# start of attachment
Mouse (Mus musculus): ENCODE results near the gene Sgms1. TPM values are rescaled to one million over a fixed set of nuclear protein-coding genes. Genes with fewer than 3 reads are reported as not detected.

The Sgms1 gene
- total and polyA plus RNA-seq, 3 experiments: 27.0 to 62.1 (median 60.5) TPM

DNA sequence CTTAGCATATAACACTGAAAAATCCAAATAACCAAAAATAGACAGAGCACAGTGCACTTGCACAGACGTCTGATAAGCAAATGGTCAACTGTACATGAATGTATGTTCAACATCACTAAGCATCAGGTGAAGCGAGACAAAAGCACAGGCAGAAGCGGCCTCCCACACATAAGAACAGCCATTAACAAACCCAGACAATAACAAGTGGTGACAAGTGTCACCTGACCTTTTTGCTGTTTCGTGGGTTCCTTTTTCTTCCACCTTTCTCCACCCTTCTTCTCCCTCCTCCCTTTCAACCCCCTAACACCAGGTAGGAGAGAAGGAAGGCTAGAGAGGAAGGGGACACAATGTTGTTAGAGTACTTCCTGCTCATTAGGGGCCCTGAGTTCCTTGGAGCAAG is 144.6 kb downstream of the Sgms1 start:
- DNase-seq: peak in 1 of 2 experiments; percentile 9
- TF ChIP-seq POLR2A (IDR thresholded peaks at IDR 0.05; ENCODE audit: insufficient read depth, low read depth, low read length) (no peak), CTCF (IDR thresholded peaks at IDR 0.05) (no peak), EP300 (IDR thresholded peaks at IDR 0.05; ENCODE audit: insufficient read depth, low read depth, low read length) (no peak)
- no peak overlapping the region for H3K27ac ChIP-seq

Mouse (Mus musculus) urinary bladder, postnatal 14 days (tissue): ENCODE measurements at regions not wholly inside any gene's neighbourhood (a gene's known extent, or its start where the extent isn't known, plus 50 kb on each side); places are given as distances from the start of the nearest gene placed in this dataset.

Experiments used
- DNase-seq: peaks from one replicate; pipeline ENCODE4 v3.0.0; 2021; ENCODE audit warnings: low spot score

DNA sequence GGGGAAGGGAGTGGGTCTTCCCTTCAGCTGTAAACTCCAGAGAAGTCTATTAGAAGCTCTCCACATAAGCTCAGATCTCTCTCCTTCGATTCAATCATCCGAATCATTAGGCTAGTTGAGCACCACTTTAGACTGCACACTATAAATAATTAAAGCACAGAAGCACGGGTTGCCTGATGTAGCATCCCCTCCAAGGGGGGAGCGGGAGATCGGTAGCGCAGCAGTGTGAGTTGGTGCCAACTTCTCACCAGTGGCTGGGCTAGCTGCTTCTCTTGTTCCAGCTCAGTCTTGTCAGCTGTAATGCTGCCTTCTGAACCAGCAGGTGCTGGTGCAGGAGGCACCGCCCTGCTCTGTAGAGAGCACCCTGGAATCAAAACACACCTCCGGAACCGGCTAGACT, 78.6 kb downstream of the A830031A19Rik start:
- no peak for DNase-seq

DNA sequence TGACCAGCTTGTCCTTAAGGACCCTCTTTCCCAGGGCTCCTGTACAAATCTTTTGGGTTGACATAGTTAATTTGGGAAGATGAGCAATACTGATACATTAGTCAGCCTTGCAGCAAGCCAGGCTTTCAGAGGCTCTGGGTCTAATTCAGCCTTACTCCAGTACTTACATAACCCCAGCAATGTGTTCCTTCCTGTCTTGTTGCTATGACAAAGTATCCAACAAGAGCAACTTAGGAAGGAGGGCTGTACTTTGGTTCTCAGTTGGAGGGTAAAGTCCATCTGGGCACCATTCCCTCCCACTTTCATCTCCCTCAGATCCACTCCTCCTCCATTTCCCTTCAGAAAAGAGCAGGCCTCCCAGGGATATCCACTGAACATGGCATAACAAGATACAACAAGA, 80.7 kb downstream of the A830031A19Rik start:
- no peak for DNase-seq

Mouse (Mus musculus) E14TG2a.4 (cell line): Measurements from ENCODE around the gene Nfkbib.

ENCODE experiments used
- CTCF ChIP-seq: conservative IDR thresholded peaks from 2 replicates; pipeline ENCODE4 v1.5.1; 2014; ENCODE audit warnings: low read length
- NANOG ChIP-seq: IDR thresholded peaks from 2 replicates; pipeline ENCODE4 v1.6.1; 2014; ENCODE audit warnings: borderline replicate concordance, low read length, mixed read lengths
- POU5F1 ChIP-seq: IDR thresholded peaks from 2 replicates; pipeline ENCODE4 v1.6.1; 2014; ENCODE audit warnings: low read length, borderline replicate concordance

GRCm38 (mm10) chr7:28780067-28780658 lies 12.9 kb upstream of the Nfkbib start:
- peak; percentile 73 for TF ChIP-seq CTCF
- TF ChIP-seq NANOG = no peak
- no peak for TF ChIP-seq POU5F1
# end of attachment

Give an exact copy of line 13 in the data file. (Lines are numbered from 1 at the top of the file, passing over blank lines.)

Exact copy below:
DNA sequence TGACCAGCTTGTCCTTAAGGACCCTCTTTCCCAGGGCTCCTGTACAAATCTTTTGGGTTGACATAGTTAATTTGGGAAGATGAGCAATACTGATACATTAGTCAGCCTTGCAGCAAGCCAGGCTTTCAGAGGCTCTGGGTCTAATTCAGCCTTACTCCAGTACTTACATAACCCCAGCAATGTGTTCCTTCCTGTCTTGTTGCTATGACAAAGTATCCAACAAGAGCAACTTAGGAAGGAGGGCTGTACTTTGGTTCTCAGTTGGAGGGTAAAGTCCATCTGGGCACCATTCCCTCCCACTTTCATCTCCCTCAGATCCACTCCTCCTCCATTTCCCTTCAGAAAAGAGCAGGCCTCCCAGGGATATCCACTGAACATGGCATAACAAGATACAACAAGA, 80.7 kb downstream of the A830031A19Rik start: